Those reviews you were mentioning, some are bot but clearly some are not. There are a lot of honest reviews out there, but if someone says, “This printer is lousy or this printer is great,” that doesn’t mean anything to me unless that review gets into some real specificity as to why. Like we always say, it comes down to what you’re printing. Somebody may be printing something fairly simple and say, “The printer is great.” When you go to print something complicated, it may not be. I had this experience with San Diego SD3D. We’re having them “making a couple of our products in larger quantities beyond the capacity of our 3D printers.” We threw them our necktie and our angel ornaments.
When I got the email back from the CEO, because that’s who I was communicating with, he said, “Those are great looking designs.” The next day, there was the email, “We’re going to need to take a day or two to dial in these settings because these are a little more challenging than the typical things we print.” They’re professionals and I know they’re going to figure it out and we’re going to review that quality. We’ll report on that probably in another blog post, but it comes down to what you’re printing.
You can have great printers and then you get something challenging and it doesn’t work. That high tolerance that people have for this hackability, testability, and the things you have to do to make things work, and how much effort you have to put into it. You have to have that high tolerance level at this point in the process.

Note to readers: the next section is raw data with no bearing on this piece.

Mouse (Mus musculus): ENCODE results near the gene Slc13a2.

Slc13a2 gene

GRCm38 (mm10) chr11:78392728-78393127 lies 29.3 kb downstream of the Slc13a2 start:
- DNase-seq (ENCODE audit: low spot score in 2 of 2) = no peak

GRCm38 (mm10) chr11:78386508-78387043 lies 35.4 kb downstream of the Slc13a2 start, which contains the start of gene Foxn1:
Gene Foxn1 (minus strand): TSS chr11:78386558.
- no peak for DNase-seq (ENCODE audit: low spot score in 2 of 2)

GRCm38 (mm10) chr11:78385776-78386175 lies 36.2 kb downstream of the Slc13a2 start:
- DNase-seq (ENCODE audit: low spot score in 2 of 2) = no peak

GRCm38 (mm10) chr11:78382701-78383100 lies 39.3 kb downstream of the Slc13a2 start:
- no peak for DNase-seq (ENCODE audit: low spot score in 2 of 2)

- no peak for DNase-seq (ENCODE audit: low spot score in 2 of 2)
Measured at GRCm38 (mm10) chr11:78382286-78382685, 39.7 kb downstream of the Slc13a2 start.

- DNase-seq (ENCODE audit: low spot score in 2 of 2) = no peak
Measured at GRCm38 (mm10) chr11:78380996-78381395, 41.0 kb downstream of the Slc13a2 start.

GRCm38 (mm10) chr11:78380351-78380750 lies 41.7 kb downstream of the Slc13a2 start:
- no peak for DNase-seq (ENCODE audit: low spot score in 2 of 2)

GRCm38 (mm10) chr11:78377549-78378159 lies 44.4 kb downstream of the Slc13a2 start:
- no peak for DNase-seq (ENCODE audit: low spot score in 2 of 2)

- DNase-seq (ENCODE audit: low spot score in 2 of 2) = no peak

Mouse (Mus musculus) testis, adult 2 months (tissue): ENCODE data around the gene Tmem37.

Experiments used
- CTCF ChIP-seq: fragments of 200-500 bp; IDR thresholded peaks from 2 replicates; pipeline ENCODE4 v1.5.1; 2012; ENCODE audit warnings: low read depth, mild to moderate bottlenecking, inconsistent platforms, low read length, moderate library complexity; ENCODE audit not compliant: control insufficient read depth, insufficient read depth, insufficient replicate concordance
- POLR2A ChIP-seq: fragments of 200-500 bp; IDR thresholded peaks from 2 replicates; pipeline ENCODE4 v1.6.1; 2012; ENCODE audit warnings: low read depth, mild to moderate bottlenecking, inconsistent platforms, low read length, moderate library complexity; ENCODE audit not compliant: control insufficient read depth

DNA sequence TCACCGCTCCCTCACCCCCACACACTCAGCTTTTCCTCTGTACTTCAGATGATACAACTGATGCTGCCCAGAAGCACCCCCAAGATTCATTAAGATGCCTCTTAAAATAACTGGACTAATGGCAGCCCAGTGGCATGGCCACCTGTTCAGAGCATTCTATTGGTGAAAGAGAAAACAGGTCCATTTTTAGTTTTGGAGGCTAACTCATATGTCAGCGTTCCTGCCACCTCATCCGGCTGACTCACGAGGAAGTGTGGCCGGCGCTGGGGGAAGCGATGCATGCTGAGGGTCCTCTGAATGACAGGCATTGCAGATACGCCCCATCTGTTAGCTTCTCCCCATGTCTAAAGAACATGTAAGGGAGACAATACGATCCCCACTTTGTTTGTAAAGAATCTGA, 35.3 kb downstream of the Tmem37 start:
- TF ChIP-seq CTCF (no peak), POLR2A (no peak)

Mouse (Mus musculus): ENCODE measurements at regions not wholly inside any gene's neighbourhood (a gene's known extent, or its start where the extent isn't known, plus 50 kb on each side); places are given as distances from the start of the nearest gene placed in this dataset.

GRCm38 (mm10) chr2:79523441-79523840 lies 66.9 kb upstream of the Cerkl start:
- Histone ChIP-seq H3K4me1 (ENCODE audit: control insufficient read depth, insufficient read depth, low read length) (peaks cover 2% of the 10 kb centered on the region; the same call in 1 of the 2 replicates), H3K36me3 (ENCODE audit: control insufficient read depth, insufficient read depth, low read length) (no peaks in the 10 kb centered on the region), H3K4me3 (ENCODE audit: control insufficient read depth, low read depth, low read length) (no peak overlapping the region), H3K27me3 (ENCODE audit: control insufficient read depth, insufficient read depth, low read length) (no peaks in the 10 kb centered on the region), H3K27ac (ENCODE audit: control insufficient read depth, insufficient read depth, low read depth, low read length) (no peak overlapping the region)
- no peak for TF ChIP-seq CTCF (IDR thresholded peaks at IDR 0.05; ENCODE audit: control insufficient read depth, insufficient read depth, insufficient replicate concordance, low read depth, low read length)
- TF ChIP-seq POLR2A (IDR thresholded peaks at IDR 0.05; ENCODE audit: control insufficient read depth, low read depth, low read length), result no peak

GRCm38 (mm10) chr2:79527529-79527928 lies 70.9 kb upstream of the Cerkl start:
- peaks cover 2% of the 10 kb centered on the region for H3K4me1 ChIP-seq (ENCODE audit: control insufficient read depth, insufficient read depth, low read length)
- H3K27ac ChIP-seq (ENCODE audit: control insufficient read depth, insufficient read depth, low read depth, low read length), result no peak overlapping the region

That MakerBot thing, I remember this Facebook chat back and forth late one night with this guy who was tuning in our podcast. He was like, “I can’t believe you use a MakerBot. How is that? Mine is junk.” I can’t explain why his didn’t work and ours did, but we’ve run the heck out of our MakerBot and we get at least 400 to 500 hours out of a Smart Extruder before we replace it and it’s working. We’re still using it every day. It’s not the only printer we’ve had. I like some of the other printers a whole lot because they have more capabilities, but reliability is hard to ask. Protect yourself. Either buy it from a company that’s going to give you service, like a local distributor who’s going to give you service or buy one from a company that comes with some extended warranty program to give you some peace of mind. That’s the best that we can recommend.
I hope that answers your question. It was a great one. Remember that if you have a question, you can ask us anywhere on social media @HazzDesign. We are located at 3DStartPoint.com, and that’s also another place where you can send us an email and let us know what you think and what you might have as a question.
Thanks for that question.